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Does PageRank take into account cross-browser compatibility?

Does PageRank take into account cross-browser compatibility? - answered by Matt Cutts

Matt's answer:

Matt Cutts: Today’s question comes from Land Lubber in Colorado who asks: “Does PageRank take into account cross-browser compatibility? If a site isn’t compatible with certain browsers, does that make a difference for Googlebot? The answer is no on both counts. So I’ve mentioned this in another video but let me just reiterate: PageRank is based on the number of people who link to you and how reputable they are; the links that come to your site. It is completely independent of the content of your site. So PageRank doesn’t take into account cross-browser compatibility because it doesn’t take into account the content of the Website or the Webpage; it only takes into account the links. That’s the essence of PageRank. It looks at what we think our opinion of the reputation of links. So now the next question: if a site isn’t compatible with certain browsers does that make a difference for Googlebot? Well let’s play it through. Suppose Googlebot comes to your site and Googlebot says, “I would like to crawl a page from your site. Please give it to me so I may index it.” We take that page and we look at it and we look for textual content on that page. But we’re almost always crawling as Googlebot. Maybe we’ll crawl as Googlebot Mobile or-or you know AdsBot or-or Google Image bot or something like that, but we try to provide very nice descriptive ways so that you can tell that Google is coming to your site unless we’re doing a-a spam check or something like that or someone’s coming to your site to sort of see whether your cloaking something like that. So Googlebot comes to your page, it tells you it’s Googlebot, and it tries to index the page that it gets. So it really doesn’t have much of a notion of, “How do things render differently for a mobile browser versus Internet Explorer 6 versus Netscape 2 versus Firefox 4 or whatever?” We’re just going to take a look at the textual content and try to make sure that we index it. Now if you wanna make sure that you don’t get in trouble in terms of cloaking or anything like that, you wanna make sure that you return the same page to Googlebot that you return to regular users. So just make sure that you don’t have any special code that doing an “if Googlebot” or checking if the user agent is Googlebot, or the IP address is from Google. If you’re not doing anything special for Google, you’re just doing whatever you would normally do for your users, then you’re not going to be cloaking and you shouldn’t be in any trouble as far as that goes. So Google doesn’t look into cross-browser site compatibility or things like that and in fact Google tries to be relatively liberal and expecting even somewhat broken HTML because not everybody writes perfect HTML; that doesn’t mean the information on the page isn’t good. There were some studies that showed that 40 percent of all Webpages had at least some sort of syntactic error, but if we threw out 40 percent of all pages, you’d be missing 40 percent of all the content on the Web. So Google tries to interpret content even if it’s not syntactically valid, even if it’s not well formed, even if it doesn’t validate. For all these sort of reasons, we have to take the Web as it is and try to return the best page to users even if the results that we see are kind of noisy. So historically we haven’t provided any sort of penalty by saying, “Oh, you didn’t validate or it’s not clean HTML.” We don’t have any sort of factor, to the best of my knowledge, that looks at compatibility with certain browsers or cross-browser compatibility of a site. Hope that helps.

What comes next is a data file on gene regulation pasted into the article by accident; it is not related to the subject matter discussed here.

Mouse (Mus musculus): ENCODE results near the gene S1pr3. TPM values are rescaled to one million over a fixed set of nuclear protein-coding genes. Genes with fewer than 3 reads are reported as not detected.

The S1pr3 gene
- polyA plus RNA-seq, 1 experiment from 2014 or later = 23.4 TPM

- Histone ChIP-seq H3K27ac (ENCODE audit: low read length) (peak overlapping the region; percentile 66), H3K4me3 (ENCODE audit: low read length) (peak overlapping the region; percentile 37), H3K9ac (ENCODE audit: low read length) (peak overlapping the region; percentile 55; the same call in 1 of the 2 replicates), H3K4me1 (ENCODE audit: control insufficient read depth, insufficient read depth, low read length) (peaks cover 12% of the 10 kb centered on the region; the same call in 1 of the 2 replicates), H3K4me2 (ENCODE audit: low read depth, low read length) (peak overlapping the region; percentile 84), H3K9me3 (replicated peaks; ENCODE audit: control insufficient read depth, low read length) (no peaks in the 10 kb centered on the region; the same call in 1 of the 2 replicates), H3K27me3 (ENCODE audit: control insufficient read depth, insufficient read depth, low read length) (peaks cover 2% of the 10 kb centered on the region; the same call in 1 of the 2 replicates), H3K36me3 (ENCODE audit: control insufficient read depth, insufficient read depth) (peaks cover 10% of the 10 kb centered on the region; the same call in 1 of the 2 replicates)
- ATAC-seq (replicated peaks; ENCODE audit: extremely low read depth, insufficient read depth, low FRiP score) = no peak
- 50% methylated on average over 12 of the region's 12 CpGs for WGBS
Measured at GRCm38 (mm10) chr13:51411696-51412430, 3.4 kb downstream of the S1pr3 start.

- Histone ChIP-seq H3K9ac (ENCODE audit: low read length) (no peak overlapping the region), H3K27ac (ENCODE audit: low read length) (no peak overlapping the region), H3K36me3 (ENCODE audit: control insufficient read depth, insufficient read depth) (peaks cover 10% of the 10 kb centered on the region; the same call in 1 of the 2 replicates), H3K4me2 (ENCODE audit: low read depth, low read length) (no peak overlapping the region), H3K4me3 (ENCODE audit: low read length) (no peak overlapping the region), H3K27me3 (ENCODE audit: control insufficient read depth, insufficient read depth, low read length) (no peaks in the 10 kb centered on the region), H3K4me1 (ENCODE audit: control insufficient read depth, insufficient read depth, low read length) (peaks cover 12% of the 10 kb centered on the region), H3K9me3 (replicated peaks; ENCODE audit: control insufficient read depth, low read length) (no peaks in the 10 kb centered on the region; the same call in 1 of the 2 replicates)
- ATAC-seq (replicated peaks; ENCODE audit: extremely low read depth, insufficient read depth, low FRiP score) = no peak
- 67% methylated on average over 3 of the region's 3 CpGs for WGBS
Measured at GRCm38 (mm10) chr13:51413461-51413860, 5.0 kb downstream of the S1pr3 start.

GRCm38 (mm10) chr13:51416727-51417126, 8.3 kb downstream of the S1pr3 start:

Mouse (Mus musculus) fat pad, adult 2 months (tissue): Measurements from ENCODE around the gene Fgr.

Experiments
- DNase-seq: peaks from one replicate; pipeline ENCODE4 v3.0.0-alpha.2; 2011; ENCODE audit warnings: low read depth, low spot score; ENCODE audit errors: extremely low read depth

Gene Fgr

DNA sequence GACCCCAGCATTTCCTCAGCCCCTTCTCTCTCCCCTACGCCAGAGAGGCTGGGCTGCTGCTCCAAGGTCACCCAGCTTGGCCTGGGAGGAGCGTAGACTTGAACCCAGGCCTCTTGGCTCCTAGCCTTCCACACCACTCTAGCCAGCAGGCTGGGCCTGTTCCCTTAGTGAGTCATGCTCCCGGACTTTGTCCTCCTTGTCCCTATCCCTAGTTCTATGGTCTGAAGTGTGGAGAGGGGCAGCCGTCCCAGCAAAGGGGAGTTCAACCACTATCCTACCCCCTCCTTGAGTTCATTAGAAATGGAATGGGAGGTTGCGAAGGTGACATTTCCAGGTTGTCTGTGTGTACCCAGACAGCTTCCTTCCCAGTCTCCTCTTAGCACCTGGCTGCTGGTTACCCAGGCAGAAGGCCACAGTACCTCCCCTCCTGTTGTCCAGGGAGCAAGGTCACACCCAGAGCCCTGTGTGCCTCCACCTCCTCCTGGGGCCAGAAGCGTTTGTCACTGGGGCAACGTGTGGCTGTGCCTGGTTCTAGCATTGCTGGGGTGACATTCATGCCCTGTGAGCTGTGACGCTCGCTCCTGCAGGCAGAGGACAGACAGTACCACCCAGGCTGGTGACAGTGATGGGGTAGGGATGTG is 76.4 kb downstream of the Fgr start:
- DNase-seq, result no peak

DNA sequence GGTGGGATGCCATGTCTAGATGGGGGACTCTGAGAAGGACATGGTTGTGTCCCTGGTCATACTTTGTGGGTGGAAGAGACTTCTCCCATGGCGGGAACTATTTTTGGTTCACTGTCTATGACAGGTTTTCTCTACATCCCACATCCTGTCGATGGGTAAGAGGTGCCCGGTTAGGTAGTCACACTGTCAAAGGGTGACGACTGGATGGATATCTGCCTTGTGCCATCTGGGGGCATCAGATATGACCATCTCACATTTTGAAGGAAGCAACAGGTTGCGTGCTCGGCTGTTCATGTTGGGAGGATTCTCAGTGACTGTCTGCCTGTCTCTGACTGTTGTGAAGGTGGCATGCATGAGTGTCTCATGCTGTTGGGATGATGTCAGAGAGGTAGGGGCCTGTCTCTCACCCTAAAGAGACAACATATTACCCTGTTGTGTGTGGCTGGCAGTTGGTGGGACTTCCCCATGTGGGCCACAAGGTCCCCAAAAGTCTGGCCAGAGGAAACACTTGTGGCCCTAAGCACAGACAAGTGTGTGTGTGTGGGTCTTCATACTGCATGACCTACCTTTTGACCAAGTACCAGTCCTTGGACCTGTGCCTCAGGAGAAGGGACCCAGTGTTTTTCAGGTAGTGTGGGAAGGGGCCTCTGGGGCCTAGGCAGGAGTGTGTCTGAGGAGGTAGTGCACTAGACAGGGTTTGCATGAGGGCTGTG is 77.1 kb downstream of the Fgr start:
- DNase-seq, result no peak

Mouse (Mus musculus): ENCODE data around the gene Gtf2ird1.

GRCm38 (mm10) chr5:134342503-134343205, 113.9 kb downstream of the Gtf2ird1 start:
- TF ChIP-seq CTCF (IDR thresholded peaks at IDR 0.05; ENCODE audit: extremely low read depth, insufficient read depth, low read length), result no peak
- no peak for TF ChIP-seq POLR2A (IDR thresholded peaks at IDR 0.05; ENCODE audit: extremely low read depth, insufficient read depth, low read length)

by Matt Cutts - Google's Head of Search Quality Team


Original video: